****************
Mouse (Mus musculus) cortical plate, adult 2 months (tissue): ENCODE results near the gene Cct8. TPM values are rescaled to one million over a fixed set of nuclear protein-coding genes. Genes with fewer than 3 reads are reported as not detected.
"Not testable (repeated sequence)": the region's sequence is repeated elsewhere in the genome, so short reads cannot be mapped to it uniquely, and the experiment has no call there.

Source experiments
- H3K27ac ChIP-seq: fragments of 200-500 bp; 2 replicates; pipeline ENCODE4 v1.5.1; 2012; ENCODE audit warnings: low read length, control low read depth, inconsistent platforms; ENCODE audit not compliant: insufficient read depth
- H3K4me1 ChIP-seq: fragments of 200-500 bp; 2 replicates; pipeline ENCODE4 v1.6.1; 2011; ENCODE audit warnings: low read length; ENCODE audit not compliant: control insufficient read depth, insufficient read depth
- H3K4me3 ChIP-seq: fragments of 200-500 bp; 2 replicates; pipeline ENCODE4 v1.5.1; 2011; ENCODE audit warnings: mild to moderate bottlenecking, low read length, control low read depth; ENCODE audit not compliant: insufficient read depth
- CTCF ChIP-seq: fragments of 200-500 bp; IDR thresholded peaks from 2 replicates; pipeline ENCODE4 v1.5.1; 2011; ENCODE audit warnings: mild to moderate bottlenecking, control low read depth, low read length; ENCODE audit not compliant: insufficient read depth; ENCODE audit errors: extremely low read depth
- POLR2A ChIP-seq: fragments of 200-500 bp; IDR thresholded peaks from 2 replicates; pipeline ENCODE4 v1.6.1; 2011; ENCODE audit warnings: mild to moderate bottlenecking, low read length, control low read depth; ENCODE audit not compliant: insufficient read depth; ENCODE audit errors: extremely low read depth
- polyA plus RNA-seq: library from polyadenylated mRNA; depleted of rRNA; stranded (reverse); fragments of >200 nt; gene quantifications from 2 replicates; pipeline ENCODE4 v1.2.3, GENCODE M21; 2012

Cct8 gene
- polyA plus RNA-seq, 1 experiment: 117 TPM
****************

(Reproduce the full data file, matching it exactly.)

Mouse (Mus musculus) cortical plate, adult 2 months (tissue): ENCODE results near the gene Cct8. TPM values are rescaled to one million over a fixed set of nuclear protein-coding genes. Genes with fewer than 3 reads are reported as not detected.
"Not testable (repeated sequence)": the region's sequence is repeated elsewhere in the genome, so short reads cannot be mapped to it uniquely, and the experiment has no call there.

Source experiments
- H3K27ac ChIP-seq: fragments of 200-500 bp; 2 replicates; pipeline ENCODE4 v1.5.1; 2012; ENCODE audit warnings: low read length, control low read depth, inconsistent platforms; ENCODE audit not compliant: insufficient read depth
- H3K4me1 ChIP-seq: fragments of 200-500 bp; 2 replicates; pipeline ENCODE4 v1.6.1; 2011; ENCODE audit warnings: low read length; ENCODE audit not compliant: control insufficient read depth, insufficient read depth
- H3K4me3 ChIP-seq: fragments of 200-500 bp; 2 replicates; pipeline ENCODE4 v1.5.1; 2011; ENCODE audit warnings: mild to moderate bottlenecking, low read length, control low read depth; ENCODE audit not compliant: insufficient read depth
- CTCF ChIP-seq: fragments of 200-500 bp; IDR thresholded peaks from 2 replicates; pipeline ENCODE4 v1.5.1; 2011; ENCODE audit warnings: mild to moderate bottlenecking, control low read depth, low read length; ENCODE audit not compliant: insufficient read depth; ENCODE audit errors: extremely low read depth
- POLR2A ChIP-seq: fragments of 200-500 bp; IDR thresholded peaks from 2 replicates; pipeline ENCODE4 v1.6.1; 2011; ENCODE audit warnings: mild to moderate bottlenecking, low read length, control low read depth; ENCODE audit not compliant: insufficient read depth; ENCODE audit errors: extremely low read depth
- polyA plus RNA-seq: library from polyadenylated mRNA; depleted of rRNA; stranded (reverse); fragments of >200 nt; gene quantifications from 2 replicates; pipeline ENCODE4 v1.2.3, GENCODE M21; 2012

Cct8 gene
- polyA plus RNA-seq, 1 experiment: 117 TPM